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written by Ixsetf on Feb 12, 2010 02:09
no I am saying that all determined by the player is the location of the city and it builds itself also MoO seems to have a small universe(I haven't payed so I don't know)
written by Cryoburner on Feb 12, 2010 03:24
Ixsetf said:
...making a space empire game catching the crowd that gets bored with stuff if they cant see the progress made
Albeyamakiir said:
That's called Master of Orion 3. : P
Wikipedia said:
Playing MOO III was commonly compared to "Doing your taxes" and often described as being about as much fun.
: P

Plus, he mentioned procedural cities, likely with buildings layed out in a three-dimensional environment. As far as I know, Master of Orion 3 doesn't even depict planet surfaces, and just shows the general layout of planetary systems.

Of course, that idea wouldn't exactly be 'Noctis' if the gameplay centered more around galactic colonization.
r'lyeh sweet r'lyeh
written by Neuzd on Feb 20, 2010 17:31
Instead of planet types, it would have planet-type-evolutions.
So a felisian planet could, because of its atnosphere composition, lose part of it and evolve into a thin atmo over the course of extremely long time (like some theorize happened on Mars).

This would be based on a property which represents the time elapsed since the planet's creation, and this could go even further than affecting just planet types, but also surface features: imagine having rivers carving deeper into canyons, for example.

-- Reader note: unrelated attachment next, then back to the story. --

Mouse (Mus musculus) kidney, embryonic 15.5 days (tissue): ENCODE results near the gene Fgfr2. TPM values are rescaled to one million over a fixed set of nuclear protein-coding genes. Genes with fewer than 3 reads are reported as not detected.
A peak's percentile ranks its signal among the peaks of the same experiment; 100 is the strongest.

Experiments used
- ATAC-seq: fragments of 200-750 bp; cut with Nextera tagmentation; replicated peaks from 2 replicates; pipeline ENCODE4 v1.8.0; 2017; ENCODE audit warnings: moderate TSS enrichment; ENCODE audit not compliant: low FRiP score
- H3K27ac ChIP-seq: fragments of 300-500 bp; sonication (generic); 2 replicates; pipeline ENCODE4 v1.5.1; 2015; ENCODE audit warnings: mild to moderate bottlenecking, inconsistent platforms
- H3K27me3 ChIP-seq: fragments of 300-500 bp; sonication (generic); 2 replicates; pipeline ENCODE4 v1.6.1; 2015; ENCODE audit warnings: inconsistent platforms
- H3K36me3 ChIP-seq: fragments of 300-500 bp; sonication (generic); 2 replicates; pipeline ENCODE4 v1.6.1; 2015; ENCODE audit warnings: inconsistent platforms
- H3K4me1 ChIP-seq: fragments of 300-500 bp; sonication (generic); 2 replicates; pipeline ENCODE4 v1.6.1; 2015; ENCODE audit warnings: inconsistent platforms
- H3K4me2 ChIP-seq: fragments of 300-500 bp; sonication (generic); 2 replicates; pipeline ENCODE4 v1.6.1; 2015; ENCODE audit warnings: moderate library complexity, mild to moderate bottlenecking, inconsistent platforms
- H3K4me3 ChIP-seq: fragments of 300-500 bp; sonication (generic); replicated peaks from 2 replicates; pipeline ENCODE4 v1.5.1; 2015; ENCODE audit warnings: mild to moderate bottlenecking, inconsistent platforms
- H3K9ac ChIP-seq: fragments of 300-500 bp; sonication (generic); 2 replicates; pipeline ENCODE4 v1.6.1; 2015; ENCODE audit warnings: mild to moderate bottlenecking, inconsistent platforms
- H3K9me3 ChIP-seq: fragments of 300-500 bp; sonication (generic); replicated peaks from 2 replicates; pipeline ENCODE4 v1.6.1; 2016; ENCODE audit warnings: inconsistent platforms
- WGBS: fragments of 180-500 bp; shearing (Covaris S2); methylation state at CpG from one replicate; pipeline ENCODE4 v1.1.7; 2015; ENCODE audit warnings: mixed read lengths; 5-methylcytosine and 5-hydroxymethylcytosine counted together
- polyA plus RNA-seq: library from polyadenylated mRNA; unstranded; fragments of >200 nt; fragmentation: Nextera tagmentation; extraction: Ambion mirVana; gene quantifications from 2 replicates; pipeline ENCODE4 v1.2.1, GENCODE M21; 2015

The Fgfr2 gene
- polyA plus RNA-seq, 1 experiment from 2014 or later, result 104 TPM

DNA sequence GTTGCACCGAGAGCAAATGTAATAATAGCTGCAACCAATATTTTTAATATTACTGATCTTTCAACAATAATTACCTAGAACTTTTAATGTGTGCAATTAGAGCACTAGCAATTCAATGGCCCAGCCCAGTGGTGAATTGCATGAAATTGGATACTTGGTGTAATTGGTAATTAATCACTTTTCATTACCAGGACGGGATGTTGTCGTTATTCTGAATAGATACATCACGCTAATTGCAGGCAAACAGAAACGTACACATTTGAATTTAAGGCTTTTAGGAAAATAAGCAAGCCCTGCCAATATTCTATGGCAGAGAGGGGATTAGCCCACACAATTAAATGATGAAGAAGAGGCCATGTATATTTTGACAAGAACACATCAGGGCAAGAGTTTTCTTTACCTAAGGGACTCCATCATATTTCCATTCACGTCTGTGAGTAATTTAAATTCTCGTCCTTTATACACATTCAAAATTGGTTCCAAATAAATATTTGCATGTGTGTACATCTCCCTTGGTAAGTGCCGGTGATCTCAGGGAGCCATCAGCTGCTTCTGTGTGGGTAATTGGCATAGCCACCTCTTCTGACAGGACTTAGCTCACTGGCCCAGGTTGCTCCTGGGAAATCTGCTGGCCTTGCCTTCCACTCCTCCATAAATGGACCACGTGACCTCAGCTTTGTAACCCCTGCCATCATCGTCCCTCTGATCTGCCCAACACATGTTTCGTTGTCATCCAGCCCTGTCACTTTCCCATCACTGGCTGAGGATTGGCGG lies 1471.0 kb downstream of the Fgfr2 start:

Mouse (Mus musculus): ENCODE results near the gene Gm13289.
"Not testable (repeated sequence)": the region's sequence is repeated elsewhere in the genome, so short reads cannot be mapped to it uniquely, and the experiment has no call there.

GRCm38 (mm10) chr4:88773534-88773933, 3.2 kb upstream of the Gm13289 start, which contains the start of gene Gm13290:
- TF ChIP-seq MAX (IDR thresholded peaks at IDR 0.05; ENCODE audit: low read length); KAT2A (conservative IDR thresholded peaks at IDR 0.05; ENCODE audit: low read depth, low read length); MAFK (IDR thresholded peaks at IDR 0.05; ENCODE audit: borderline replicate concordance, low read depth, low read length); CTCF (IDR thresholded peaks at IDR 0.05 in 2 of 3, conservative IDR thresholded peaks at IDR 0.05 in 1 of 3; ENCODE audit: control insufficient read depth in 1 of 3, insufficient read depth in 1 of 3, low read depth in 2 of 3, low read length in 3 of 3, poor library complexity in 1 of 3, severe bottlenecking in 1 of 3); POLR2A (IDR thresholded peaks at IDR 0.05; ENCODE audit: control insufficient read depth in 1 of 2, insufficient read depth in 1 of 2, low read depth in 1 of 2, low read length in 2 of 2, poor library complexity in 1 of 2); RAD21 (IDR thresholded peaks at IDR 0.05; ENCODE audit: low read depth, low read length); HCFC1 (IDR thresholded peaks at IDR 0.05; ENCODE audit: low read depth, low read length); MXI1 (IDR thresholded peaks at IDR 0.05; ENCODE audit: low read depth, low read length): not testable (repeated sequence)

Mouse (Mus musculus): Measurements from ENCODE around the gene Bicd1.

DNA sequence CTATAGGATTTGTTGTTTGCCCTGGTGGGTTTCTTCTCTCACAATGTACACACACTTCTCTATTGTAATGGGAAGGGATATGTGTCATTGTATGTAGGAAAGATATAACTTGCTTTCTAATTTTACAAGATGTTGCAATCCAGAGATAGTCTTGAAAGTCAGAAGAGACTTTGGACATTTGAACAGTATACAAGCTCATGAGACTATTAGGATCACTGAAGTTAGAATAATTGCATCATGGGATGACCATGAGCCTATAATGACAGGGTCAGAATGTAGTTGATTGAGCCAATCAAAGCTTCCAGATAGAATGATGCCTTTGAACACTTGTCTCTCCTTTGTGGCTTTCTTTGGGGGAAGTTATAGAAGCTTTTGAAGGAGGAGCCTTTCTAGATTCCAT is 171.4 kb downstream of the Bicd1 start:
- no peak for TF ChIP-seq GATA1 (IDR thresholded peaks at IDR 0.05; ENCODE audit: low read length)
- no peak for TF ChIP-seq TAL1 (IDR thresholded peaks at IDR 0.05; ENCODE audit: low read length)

I'd say also that this date-creation property would be dependant on a similar system based property which of course will determine the life cycle of the star.

Of course all these variations won't be perceptible even over years of playing, but it would add an extreme variety to landscapes and systems structures, and because these creation-dates would be randomized, you can experience the aftermath of these effects already having started to take place.

Isn't it nice....Alex? : P
written by Cryoburner on Feb 20, 2010 21:22
I've mentioned similar ideas before, though primarily with shorter term effects. There could be asteroid impacts, volcanic activity, and other things to deform the planetary surface as well. Maybe forest fires could temporarily clear a forest. All trees and plants could be given their own lifespans, which might be cut short by such events, leaving charred stumps in their place for years to come.

Long term planetary effects, like changes to the atmosphere and temperature, would probably be relatively easy to add. A planet might start with a molten, volcanic surface, and eventually cool enough to support 'felysian' life, before finally becoming a cold, icy world, all over the course of billions of years.

Rivers carving through the landscape might be possible, but it could certainly be challenging to implement in a realistic fashion. I've thought of some ways rivers could work, though you may also need to keep track of the water table beneath a planet's surface, which could have its own benefit of allowing for realistic positioning of lakes and various other ecosystems above sea level.